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United States v. Camp


February 23, 2009


The opinion of the court was delivered by: Norman A. Mordue, Chief U.S. District Judge


I. Introduction

In July 2007, petitioner pled guilty to embezzlement by a bank employee in violation of 18 U.S.C. § 656. In November 2007, petitioner was sentenced by this Court to 60 months imprisonment to be followed by a five year term of supervised release. Petitioner has filed the present motion pursuant to 28 U.S.C. § 2255 to vacate, set aside or correct her sentence on the basis of the alleged ineffective assistance of her retained counsel.

II. Factual and Procedural Background

The facts of this case, as briefly stated in the Plea Agreement executed by the parties, are as follows: Petitioner was employed by Community Bank, NA for approximately 25 years. Most recently, petitioner was the bank's trust officer. In this capacity, petitioner controlled approximately 150 accounts. Beginning in 1997 and continuing up to March 19, 2007, petitioner systematically embezzled funds from the accounts of at least ten bank customers. Petitioner stole this money through several different means including writing checks on the victims' checking accounts and transferring money directly from the victims' accounts into her own account. The total amount embezzled by petitioner was approximately $555,658.

Pursuant to a written Plea Agreement, petitioner entered a plea of guilty to the one-count Indictment charging her with embezzlement by a bank employee in violation of 18 U.S.C. § 656. As part of the Plea Agreement, petitioner agreed as follows:

2. Waiver of Appeal and Collateral Attack

The defendant acknowledges that, after consultation with defense counsel, she fully understands the extent of her rights to appeal, and/or to collaterally attack the conviction and sentence in this case. The defendant waives any and all rights, including those conferred by 18 U.S.C. § 3742 and/or 28 U.S.C. § 2255, to appeal or collaterally attack her conviction and any sentence of imprisonment of 63 months or less, including any related issues with respect to the establishment of the Sentencing Guidelines range. The defendant acknowledges that the number of months specified above is not a promise of any particular sentence and is not binding on the Court. The defendant agrees that, should the sentence imposed exceed 63 months, this would not permit her to withdraw his guilty plea or to appeal or collaterally attack her conviction, but would merely allow the defendant to appeal or collaterally attack the sentence imposed by the Court, to the extent permitted by 18 U.S.C. § 3742 and/or 28 U.S.C. § 2255.

At the proceeding, during which petitioner formally entered a change of plea, petitioner admitted facts set forth in the Plea Agreement which the government asserted established her guilt. Petitioner also represented to the Court that she was aware that she was waiving her right to appeal:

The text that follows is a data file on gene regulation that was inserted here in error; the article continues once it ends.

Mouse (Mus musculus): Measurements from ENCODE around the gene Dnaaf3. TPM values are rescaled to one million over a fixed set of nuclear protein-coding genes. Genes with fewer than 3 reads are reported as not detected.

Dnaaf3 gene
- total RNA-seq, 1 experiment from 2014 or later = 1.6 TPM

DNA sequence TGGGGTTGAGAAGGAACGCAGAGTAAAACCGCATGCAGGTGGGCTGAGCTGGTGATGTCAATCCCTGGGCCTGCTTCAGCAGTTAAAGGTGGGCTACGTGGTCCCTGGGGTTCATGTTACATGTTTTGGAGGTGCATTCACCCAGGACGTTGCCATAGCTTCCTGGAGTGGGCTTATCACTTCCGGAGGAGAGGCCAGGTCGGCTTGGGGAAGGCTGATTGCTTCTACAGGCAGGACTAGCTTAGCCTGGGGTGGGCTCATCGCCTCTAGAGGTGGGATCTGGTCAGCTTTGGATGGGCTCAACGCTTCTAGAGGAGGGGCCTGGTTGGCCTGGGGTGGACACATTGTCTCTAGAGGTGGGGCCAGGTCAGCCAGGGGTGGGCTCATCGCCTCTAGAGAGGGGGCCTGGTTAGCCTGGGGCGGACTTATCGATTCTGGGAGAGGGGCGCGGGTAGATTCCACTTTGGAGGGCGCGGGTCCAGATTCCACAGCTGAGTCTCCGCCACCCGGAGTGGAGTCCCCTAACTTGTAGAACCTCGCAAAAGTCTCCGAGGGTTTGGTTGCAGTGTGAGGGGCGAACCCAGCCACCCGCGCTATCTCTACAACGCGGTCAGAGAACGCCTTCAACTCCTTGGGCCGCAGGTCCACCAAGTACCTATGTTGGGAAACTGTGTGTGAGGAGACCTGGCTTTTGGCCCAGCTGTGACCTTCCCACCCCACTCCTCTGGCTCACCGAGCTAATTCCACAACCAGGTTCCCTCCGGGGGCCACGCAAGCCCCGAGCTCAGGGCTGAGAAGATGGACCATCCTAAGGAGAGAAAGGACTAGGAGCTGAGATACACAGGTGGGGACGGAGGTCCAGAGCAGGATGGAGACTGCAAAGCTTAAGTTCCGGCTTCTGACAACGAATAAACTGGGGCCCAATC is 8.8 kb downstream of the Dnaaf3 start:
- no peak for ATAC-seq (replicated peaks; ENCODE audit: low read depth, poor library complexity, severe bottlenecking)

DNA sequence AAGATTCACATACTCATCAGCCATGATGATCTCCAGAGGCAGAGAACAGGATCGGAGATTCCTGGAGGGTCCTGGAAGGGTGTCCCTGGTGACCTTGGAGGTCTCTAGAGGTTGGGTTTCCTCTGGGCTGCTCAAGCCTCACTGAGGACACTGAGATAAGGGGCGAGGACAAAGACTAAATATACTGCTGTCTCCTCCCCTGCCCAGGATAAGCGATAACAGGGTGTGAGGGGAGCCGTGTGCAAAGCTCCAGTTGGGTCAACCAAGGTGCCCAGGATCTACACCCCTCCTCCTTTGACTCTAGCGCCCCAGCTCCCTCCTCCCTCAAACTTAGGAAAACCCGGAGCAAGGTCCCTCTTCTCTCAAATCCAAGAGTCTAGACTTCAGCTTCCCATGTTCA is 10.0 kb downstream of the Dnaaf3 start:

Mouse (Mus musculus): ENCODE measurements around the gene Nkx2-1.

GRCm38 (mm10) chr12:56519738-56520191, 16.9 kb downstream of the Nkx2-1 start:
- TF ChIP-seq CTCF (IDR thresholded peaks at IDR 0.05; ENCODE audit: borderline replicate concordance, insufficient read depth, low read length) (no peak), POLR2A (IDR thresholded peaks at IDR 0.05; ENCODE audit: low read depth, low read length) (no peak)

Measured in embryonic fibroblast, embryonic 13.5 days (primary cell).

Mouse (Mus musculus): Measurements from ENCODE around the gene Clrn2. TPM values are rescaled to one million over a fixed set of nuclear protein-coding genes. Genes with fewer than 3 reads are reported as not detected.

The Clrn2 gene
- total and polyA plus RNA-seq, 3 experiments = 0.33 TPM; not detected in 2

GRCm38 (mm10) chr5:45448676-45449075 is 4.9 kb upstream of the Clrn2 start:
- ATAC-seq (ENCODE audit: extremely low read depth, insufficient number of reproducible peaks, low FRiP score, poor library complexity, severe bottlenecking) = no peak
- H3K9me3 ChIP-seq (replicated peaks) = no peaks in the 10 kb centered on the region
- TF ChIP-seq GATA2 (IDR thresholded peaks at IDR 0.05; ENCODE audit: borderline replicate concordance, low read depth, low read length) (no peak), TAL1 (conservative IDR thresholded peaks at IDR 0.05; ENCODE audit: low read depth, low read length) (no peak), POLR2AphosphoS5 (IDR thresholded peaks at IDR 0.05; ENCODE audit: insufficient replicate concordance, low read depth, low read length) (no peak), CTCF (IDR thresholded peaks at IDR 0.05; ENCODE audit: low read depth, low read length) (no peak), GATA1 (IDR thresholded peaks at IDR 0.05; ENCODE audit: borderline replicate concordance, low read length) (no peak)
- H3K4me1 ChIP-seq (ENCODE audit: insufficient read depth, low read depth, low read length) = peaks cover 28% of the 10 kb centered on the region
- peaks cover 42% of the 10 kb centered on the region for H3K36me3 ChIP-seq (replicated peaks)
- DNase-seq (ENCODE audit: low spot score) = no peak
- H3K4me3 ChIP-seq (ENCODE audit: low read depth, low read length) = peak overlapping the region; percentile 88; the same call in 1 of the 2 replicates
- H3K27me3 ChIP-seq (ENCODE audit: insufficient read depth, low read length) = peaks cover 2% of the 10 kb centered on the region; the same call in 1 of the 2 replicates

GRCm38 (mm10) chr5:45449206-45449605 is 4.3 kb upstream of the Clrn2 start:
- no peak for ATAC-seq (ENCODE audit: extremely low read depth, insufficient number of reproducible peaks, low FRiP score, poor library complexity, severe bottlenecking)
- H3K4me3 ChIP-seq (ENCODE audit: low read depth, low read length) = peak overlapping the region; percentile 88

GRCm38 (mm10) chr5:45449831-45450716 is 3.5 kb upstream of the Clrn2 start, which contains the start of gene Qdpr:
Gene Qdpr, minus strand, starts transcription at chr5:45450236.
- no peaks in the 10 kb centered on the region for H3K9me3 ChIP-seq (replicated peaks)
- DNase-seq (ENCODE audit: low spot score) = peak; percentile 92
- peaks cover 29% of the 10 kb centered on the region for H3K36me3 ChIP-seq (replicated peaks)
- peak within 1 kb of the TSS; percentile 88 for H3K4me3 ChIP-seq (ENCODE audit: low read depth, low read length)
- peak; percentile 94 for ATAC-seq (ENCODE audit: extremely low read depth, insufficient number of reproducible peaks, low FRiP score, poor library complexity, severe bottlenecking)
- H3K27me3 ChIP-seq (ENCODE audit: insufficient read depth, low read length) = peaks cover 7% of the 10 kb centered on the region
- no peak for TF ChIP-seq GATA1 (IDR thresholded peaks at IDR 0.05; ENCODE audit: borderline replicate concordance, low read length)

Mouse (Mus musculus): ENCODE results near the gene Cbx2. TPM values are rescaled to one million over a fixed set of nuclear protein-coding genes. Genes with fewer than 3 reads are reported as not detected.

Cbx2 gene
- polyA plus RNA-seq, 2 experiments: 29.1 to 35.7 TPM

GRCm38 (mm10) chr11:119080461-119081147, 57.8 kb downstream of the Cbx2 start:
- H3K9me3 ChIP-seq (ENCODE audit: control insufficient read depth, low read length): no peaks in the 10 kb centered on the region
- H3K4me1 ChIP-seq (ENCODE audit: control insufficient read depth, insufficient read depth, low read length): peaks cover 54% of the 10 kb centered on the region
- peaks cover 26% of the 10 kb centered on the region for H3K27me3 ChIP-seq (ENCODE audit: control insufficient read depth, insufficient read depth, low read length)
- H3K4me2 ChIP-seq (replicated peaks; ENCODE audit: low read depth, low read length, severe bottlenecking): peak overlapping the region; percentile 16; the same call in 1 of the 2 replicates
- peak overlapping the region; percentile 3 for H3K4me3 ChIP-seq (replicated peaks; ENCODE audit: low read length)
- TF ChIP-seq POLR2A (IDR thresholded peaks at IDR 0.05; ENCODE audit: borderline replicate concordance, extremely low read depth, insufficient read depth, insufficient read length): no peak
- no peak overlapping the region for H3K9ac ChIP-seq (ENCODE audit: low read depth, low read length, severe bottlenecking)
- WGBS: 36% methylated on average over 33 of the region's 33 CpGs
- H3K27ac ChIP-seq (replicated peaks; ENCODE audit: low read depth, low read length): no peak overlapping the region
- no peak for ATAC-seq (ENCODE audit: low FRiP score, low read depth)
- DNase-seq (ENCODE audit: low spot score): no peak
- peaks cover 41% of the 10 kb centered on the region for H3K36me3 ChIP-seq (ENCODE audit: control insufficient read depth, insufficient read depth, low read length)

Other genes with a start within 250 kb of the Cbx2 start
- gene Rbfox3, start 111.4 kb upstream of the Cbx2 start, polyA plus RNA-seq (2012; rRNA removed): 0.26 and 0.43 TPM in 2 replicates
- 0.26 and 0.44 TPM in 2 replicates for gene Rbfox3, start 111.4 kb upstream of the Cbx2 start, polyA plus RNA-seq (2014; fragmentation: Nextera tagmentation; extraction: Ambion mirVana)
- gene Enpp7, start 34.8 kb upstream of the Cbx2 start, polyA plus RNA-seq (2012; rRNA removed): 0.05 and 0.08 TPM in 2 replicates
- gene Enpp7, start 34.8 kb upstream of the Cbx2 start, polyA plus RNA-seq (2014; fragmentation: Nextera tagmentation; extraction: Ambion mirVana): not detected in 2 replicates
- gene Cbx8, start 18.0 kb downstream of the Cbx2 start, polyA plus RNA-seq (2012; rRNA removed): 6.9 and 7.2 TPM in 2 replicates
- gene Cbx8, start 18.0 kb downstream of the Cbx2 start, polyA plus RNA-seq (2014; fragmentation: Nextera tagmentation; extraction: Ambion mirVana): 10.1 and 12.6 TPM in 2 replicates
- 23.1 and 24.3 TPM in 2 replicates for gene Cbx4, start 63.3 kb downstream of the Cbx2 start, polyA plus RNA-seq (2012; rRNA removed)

THE COURT: Furthermore, I see in the last paragraph there is a waiver, a 63 month waiver of appeal. What that means to me is this: If I sentence you to 63 months or less, there will be no appeal of any issue involving this case. If I sentence you to more than 63 months, then you could appeal the issue of whether I was correct in what I imposed as a sentence. Is that your understanding too?

The DEFENDANT: Yes, it is, Your Honor.

Plea Transcript, pp. 21 - 22.

On November 20, 2007, this Court sentenced petitioner principally to a term of 60 months and 5 years supervised release. The issue of petitioner's waiver of her right of appeal was also addressed briefly at sentencing:

THE COURT: Now, both parties have a right to appeal this sentence in certain limited circumstances, except as restricted by any waiver stipulated to in the plea agreement. If you recall, Mrs. Camp, on the date that you entered your plea of guilty, you waived, 63-month waiver of appeal and that means there would be no appeal from this sentence, do you understand that?


Sentencing Transcript, p. 13.

In her application pursuant to 28 U.S.C. § 2255, petitioner sets forth several arguments in support of her claim that her counsel was ineffective. Specifically, petitioner alleges that counsel:

(1) failed to investigate alleged discrepancies with regard to the total dollar amounts reported as embezzled*fn1 ; (2) failed to challenge the Pre-Sentence Report; (3) failed to assert certain "defenses" that could have impacted petitioner's sentence; (4) failed to request a downward departure based upon petitioner's acceptance of responsibility; and (5) failed to review the Sentencing Guidelines and Sentencing Memoranda with petitioner prior to sentencing. Petitioner also claims that she suffered prejudice as she was not present at a pre-sentence conference in chambers and claims that the judge was not impartial. (Dkt. No. 19).